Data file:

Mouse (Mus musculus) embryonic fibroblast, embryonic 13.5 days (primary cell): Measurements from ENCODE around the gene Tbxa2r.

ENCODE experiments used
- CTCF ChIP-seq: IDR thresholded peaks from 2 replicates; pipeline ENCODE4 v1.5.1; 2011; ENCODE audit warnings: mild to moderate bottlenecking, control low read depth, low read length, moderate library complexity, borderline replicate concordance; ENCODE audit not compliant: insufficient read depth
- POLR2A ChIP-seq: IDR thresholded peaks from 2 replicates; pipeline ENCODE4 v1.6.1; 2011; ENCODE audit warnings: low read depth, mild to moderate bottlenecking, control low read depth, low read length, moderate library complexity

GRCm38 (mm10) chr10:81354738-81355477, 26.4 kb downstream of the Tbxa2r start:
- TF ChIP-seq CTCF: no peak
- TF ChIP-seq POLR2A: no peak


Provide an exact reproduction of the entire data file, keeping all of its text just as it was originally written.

Mouse (Mus musculus) embryonic fibroblast, embryonic 13.5 days (primary cell): Measurements from ENCODE around the gene Tbxa2r.

ENCODE experiments used
- CTCF ChIP-seq: IDR thresholded peaks from 2 replicates; pipeline ENCODE4 v1.5.1; 2011; ENCODE audit warnings: mild to moderate bottlenecking, control low read depth, low read length, moderate library complexity, borderline replicate concordance; ENCODE audit not compliant: insufficient read depth
- POLR2A ChIP-seq: IDR thresholded peaks from 2 replicates; pipeline ENCODE4 v1.6.1; 2011; ENCODE audit warnings: low read depth, mild to moderate bottlenecking, control low read depth, low read length, moderate library complexity

GRCm38 (mm10) chr10:81354738-81355477, 26.4 kb downstream of the Tbxa2r start:
- TF ChIP-seq CTCF: no peak
- TF ChIP-seq POLR2A: no peak